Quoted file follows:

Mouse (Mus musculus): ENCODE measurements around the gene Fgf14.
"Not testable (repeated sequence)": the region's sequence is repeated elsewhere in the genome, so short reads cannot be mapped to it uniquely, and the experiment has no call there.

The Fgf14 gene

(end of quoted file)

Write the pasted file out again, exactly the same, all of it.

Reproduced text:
Mouse (Mus musculus): ENCODE measurements around the gene Fgf14.
"Not testable (repeated sequence)": the region's sequence is repeated elsewhere in the genome, so short reads cannot be mapped to it uniquely, and the experiment has no call there.

The Fgf14 gene